Stock Up On Cheap Beer Now: Beer Prices Will Rise Next Month, Warns SaveOnBrew Founders

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Now is the time to stock up on cheap beer as prices often soar in the fall and winter months, says the founders of SaveOnBrew.com, the world’s only beer price tracking website. U.S. Beer drinkers can find lowest advertised prices and beer sales in their towns at http://www.SaveOnBrew.com.

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Statistically speaking, the cost of beer rises once the summer rush is over. Anheuser-Busch beers like Budweiser, Bud Light Platinum and Bud Light Lime went up 3-5 percent in cost last fall. This September, executives say the price of a case will go up a good 55 to 75 cents. It’s likely other beer companies will follow suit. MillerCoors, for instance, typically follows suit with its biggest competitor. Since most beer is purchased between May and August, prices decrease. Consumers won’t see a reprieve until mid-March for St. Patrick’s Day, say the founders of SaveOnBrew.com, the world’s only beer price tracking website.

“For most products, prices go up when demand is high,” explains SaveOnBrew’s Mark Davidson. “However, beer is a discretionary purchase, so it doesn’t really work that way. Beer companies know they can lure consumers into buying, say two cases instead of one, if they offer a rebate or sale. With so many beer-worthy activities and backyard gatherings taking place all summer long, it makes more sense to convince people they need to ‘stock up’ and indulge this time of year.”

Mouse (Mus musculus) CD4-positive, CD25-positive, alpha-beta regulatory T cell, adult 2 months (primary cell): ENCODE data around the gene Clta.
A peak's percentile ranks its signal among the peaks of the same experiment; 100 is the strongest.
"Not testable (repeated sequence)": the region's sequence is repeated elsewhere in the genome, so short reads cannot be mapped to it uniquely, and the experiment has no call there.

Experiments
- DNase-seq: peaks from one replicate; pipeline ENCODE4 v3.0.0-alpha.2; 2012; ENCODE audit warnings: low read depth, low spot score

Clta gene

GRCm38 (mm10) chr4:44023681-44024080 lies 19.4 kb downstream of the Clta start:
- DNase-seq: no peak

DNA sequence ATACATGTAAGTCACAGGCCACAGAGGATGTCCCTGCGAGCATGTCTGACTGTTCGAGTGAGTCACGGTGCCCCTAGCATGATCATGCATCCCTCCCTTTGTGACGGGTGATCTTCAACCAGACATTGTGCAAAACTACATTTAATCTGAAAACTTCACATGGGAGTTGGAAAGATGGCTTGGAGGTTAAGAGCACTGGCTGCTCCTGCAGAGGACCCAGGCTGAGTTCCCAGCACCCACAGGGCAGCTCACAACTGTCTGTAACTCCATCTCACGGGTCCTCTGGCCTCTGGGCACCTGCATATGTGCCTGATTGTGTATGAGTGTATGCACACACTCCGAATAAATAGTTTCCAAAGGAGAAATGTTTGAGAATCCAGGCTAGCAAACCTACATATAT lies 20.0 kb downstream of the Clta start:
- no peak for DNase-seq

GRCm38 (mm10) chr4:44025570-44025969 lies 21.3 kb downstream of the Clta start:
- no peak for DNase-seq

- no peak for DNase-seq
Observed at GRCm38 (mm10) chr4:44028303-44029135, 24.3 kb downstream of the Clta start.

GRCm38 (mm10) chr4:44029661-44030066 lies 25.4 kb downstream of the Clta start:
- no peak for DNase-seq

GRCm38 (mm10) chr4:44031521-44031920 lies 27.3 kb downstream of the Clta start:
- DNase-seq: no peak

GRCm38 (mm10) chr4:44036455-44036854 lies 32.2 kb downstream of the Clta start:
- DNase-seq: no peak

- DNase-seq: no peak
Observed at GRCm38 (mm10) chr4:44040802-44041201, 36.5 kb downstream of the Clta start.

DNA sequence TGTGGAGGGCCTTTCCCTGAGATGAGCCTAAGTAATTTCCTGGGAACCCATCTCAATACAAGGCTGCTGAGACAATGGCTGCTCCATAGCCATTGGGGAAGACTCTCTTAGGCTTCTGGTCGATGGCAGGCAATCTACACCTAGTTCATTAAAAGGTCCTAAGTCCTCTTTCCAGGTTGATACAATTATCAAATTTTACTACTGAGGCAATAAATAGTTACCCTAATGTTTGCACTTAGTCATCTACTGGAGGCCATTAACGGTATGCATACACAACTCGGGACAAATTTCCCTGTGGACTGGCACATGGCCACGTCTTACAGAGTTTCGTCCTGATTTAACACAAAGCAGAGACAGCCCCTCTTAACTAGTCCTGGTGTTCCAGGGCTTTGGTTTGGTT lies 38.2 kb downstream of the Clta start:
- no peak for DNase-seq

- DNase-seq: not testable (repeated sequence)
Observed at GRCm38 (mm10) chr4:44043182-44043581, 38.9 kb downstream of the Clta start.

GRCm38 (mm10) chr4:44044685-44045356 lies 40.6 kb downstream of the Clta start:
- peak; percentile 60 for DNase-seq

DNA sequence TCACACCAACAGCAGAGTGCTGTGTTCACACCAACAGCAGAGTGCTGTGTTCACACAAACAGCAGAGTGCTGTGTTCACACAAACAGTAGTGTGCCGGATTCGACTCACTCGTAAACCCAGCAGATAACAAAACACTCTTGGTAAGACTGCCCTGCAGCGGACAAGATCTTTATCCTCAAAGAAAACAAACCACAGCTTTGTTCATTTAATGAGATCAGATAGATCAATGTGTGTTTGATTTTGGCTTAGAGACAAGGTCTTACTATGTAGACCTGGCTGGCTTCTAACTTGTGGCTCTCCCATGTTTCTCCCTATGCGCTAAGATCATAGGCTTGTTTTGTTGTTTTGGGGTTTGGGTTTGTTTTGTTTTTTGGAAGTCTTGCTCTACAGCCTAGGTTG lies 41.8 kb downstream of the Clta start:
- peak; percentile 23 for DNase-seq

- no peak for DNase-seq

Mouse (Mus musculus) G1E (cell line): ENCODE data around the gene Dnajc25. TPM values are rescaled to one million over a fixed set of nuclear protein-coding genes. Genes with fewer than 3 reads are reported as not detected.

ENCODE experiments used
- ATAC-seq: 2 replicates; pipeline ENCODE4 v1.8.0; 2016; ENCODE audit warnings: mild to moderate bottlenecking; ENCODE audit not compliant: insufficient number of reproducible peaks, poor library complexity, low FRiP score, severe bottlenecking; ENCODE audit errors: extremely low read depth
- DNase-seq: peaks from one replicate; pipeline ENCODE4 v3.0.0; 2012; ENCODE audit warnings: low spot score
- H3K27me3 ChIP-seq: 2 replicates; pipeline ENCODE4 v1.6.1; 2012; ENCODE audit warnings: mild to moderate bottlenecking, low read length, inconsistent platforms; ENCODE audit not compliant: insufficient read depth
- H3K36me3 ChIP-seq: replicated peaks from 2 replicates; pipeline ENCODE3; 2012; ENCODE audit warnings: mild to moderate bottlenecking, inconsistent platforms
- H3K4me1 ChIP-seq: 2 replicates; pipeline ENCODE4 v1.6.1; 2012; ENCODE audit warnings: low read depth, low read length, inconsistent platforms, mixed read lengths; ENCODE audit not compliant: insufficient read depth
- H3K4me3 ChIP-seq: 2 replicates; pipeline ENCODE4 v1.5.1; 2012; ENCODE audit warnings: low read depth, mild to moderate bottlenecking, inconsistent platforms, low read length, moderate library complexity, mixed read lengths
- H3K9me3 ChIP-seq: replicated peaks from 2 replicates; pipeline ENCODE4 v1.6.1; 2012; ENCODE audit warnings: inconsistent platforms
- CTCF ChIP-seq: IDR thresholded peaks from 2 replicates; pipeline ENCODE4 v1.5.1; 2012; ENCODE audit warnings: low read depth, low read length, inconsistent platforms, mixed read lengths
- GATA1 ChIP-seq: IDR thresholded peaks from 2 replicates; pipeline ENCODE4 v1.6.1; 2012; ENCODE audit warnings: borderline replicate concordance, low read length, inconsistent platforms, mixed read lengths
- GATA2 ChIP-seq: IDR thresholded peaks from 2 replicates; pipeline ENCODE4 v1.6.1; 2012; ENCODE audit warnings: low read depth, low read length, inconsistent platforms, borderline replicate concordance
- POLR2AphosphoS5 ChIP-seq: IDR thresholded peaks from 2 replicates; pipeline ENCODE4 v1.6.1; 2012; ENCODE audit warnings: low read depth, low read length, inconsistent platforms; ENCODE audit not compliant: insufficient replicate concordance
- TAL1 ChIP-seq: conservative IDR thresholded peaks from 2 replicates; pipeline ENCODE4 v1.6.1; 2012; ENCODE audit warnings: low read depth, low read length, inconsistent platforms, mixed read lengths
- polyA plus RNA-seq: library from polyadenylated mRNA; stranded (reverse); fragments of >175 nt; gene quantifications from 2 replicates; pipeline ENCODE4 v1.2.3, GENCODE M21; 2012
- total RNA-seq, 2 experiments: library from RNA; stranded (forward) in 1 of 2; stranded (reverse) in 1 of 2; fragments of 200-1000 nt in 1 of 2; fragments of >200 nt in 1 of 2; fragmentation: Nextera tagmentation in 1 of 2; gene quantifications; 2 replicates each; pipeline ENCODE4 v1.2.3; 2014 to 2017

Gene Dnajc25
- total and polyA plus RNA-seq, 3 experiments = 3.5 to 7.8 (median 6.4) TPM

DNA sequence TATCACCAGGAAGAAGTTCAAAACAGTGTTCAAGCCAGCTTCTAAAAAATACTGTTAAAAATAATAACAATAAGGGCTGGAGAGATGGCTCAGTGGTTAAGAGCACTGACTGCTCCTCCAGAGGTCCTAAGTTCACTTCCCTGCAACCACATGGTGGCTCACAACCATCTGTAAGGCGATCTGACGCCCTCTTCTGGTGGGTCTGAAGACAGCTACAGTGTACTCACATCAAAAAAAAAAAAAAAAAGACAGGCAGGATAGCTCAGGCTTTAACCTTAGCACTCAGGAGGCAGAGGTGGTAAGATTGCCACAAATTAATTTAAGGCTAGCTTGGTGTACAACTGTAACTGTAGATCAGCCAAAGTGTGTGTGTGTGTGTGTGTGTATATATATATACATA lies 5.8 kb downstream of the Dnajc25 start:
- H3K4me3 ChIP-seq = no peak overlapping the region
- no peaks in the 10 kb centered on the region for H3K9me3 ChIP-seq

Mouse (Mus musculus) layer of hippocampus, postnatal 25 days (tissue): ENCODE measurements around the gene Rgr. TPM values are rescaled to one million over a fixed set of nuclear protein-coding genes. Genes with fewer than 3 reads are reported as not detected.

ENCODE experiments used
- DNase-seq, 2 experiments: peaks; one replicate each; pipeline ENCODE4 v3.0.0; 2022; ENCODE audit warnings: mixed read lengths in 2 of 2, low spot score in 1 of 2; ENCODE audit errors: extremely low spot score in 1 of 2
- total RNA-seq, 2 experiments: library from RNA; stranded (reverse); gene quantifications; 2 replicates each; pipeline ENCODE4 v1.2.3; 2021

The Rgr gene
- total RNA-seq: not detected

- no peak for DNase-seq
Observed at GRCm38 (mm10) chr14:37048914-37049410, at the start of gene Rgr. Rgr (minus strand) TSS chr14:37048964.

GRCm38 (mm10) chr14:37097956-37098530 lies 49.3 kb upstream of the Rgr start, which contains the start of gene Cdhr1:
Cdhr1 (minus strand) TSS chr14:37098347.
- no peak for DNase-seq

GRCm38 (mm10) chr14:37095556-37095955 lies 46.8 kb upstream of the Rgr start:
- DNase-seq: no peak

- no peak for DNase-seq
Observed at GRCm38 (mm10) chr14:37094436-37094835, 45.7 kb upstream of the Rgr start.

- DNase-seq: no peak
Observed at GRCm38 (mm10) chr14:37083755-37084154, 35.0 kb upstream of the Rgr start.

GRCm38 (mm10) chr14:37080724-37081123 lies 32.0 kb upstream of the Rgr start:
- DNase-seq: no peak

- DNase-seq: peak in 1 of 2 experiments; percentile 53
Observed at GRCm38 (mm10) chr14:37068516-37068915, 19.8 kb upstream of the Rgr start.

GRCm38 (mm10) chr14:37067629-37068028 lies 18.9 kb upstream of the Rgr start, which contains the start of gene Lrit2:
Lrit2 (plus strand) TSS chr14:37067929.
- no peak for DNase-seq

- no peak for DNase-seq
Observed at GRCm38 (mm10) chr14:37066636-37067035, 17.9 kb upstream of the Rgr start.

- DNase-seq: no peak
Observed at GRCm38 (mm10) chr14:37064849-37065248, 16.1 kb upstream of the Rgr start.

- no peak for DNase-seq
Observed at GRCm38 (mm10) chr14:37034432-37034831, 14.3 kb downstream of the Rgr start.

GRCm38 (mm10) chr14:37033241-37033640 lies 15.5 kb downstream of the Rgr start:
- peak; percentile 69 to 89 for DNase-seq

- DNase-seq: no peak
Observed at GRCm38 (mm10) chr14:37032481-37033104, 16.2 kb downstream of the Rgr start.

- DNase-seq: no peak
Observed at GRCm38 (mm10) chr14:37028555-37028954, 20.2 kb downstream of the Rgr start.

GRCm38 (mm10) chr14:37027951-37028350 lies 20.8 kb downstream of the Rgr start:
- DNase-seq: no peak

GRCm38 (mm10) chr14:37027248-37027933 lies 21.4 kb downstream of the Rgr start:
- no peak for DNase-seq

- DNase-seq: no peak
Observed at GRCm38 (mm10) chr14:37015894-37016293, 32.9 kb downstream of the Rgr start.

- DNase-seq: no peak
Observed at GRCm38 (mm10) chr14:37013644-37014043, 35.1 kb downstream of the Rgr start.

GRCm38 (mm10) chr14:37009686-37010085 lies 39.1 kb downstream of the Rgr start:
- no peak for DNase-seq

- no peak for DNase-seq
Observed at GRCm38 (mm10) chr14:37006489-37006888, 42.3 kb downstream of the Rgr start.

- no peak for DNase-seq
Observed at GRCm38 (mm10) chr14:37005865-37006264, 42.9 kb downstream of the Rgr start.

For craft brewers, there are other market forces at play. This year has seen record droughts across America that have severely injured the nation’s hops and barley crops. Jim Koch, founder of Sam Adams, says his company had to raise their prices 3 percent in 2012 to help offset the skyrocketing cost of their raw ingredients. Next year, the company is “probably looking at the same [increase] or maybe more,” he says. Smaller brewers like Allagash say they must increase prices by at least 50 cents in the coming months.

“Our retailers indicate that they see prices go up 50 cents to $1 every autumn like clockwork,” says Davidson. “Knowing this can help beer drinkers save money by stocking up in August. Typically, a lager will remain fresh 4 months. Stronger craft-brewed ales could last 5 months, but high-strength beers like doppelbocks can last 6 to 12 months in storage without going stale.”

Some American beer labels have “born on” dates – like Anheuser-Busch products, for example. Sam Adams offers a “consume by” date, which is generally 3-4 months after purchase. Bottle-conditioned beers that contain living yeast can be stored at room temperature out of direct sunlight for up to 5 years, so products offered by Sierra Nevada, Lagunitas, and Jolly Pumpkin are safe bets, as are most Belgian wheat beers.

For proper storage, SaveOnBrew says it’s best to buy from reputable retailers (like those listed on SaveOnBrew) who understand that beer is a perishable product, despite most labels lacking specific dates. It’s also best to store beer in a cool (45-55 degrees), dark place. Long-term use of refrigeration (beyond a few months) is not recommended. One should be sure to keep bottles upright during storage to prevent yeast rings from forming. Lastly, beer drinkers will want to consult http://www.SaveOnBrew.com – the world’s only beer price search engine – to find the best sales and lowest advertised prices on beer in their towns.    

About SaveOnBrew.Com: Founded in 2010 to help thirsty beer drinkers across the United States find the lowest advertised prices for one of the world’s most popular beverages.

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Jennifer Davidson

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